How to Navigate Career Change at a Crossroads – My Journey to Accidental Entrepreneurship




  • — August 9, 2019

    I get asked all the time about how best to change jobs, industries, careers, etc.

    Upon reflection of my own journey, as well as years of subsequently helping others to do the same, I’d say that for most, the notion of a career change comes when people arrive at a “crossroads” — personally, professionally, or both.

    Like many, my own career path was anything but a straight path – which can make career change even more daunting.

    My past jobs included roles as a freelance journalist, social worker, admin, communications and training manager, and corporate communications specialist.

    My Crossroads Event

    My own crossroads came during the 2008 economic downturn. My husband’s income was reduced drastically, his job was at risk and my family expanded (we went for 3 kids and got 4!).

    I needed to bring in more income – and was struggling to do so in a way that didn’t mean losing half of my salary on childcare.

    While the circumstances that trigger each person’s crossroads may be different, the roadmap to figuring out if career change is right for you is often eerily similar.

    My Roadmap to Career Change

    Below are the 4 steps that made up my own roadmap to career change, and to my role today as an Executive Resume Writer and Storyteller.

    #1 Perform a Skills Inventory (aka “What am I good at?”)

    When evaluating my own strengths and weaknesses, I was able to come up with 2 of what I felt were my strongest skills: Writing and Listening.

    While creative writing was certainly not my forte, in each of my roles, I’d been praised for my talent for converting the complex thoughts and ideas of others into plain speak on paper or the screen — from an email to a presentation to a newsletter article.

    Secondly, earning my Master’s in Social Work helped me to hone my listening skills. I knew I was good at hearing the stories of others, reflecting back what I’d heard, and knowing the right questions to ask to make them look at their situation in a different light.

    While I’d written resumes as a favor to friends for years, it wasn’t until I performed a skills inventory that the light bulb went off. Resume writing blended both of these skills!

    Now it was time to figure out how to earn some $ $ using these skills.

    #2 Identify Your Deal Breakers

    Let’s say your goal is to become a world-class chef and to accomplish this you must enroll in a culinary school in Paris or New York. If you are unable to move to either of these two cities, then relocation becomes a deal breaker that will impede your path to this career change.

    Back to my own story, in order to achieve my goal of not losing a chunk of my income to childcare, I needed to find a virtual role that offered scheduling flexibility. For me, working in an office on a set schedule was a deal breaker.

    Everyone has deal breakers. Figuring out yours will help you determine if your talents can somehow translate into a viable new career option.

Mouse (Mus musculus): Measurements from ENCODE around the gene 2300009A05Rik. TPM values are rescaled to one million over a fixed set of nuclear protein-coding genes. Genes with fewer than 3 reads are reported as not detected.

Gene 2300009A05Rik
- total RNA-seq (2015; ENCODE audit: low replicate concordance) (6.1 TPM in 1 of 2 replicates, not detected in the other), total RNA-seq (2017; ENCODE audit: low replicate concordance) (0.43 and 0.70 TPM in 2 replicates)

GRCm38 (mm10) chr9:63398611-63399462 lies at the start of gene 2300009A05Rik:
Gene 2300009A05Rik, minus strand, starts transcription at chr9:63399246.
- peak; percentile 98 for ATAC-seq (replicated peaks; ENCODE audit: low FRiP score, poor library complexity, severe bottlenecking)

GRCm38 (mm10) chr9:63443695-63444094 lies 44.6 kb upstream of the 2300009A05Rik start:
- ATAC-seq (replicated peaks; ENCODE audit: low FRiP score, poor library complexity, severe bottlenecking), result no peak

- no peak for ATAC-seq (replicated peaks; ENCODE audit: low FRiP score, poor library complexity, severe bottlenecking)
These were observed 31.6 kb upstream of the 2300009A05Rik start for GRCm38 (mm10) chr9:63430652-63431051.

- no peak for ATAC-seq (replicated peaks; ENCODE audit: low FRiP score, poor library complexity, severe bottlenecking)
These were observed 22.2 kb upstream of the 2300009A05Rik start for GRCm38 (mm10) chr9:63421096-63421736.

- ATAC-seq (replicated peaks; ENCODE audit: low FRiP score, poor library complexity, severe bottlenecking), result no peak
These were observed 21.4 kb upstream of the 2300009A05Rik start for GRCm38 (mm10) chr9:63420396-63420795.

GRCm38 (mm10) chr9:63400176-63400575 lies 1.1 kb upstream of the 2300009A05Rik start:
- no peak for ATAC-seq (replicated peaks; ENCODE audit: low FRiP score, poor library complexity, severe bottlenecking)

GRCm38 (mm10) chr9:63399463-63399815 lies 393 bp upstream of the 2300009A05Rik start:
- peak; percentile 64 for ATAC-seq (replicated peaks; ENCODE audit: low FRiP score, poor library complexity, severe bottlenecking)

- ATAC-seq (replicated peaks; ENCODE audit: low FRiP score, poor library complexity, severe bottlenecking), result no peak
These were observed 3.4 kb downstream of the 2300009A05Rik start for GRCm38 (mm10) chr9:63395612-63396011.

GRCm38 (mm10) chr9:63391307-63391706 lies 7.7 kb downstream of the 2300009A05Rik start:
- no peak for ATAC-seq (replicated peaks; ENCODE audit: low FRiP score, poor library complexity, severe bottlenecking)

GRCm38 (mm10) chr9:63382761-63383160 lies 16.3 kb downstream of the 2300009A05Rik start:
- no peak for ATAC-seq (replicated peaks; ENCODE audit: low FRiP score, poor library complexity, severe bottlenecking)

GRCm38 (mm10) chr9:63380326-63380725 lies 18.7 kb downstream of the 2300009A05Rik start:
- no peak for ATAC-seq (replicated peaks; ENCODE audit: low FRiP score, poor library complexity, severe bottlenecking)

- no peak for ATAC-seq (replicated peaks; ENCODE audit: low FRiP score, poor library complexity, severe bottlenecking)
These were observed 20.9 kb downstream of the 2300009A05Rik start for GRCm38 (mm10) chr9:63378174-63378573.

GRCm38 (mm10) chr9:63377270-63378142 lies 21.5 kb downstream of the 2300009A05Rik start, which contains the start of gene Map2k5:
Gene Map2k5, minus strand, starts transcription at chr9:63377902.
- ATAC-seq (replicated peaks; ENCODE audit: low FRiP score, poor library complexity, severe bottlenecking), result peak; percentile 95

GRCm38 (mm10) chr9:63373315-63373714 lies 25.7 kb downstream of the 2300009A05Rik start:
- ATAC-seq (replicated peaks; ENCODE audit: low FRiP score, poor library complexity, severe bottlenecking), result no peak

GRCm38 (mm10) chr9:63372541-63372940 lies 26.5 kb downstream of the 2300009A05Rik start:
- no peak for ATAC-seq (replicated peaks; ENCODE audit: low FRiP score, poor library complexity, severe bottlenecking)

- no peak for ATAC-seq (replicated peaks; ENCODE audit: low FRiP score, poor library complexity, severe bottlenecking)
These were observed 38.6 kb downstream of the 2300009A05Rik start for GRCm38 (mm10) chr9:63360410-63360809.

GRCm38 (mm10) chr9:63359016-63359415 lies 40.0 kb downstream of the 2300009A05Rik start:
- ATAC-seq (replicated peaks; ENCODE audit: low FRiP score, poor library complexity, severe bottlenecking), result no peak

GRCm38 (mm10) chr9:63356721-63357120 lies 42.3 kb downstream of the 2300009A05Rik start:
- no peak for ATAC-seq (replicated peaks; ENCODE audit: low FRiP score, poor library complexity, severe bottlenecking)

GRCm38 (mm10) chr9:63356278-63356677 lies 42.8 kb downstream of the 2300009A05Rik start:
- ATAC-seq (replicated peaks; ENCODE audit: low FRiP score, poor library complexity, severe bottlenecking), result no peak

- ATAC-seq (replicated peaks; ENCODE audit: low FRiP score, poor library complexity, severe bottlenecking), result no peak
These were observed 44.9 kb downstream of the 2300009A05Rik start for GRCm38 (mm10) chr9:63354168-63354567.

#3 Take a Test Drive & Narrow the Gap

    While many career changers are daring, others like me are a bit more risk adverse. Rather than diving head first into launching a resume writing business, I decided to take a test drive.

    This meant landing a few gigs as a subcontractor with a few established resume companies while continuing to balance my other paid freelance writing work.

    During this period, I committed to professional development to narrow my skills gap. I listened to webinars in the grocery store and, while at my children’s practices, enrolled in self-paced online courses and read books.

    In the end, I earned two resume writing certifications – which led to an increase in my marketability and an increase in the pay I received.

    For others, a test drive might mean keeping their day job while working extra hours on a “side hustle.” It could mean doing volunteer or pro-bono work in your desired field to see if your dream is what you thought it would be (sometimes the grass isn’t always greener!), and if it’s viable.

    My test drive lasted about 18 months! Were it not for this period, I wouldn’t have improved my resume writing skills, learned about writing for LinkedIn, and learned to write career marketing collateral for job seekers across all levels and industries.

    The test drive gave me the confidence to make things official.

    #4 Make it Official

    In my case becoming official meant slowly taking on less work with contract companies and making some time and financial investments.

    I saved and allocated funds for a new website and carved out time for regular blogging and social media marketing. Today, my writings have been featured in several publications, and my social media followings continue to grow.

    Career Pivot Complete

    Today as the Chief Storyteller at Virginia Franco Resumes, I work a full-time, flexible schedule and am officially a small business owner. The role is personally fulfilling, pays the bills and I’ve yet to spend a dime on childcare. The best part? I get to help people land roles or work with companies that make them happy.

    Previously appeared on Job-Hunt.org

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    Author: Virginia Franco

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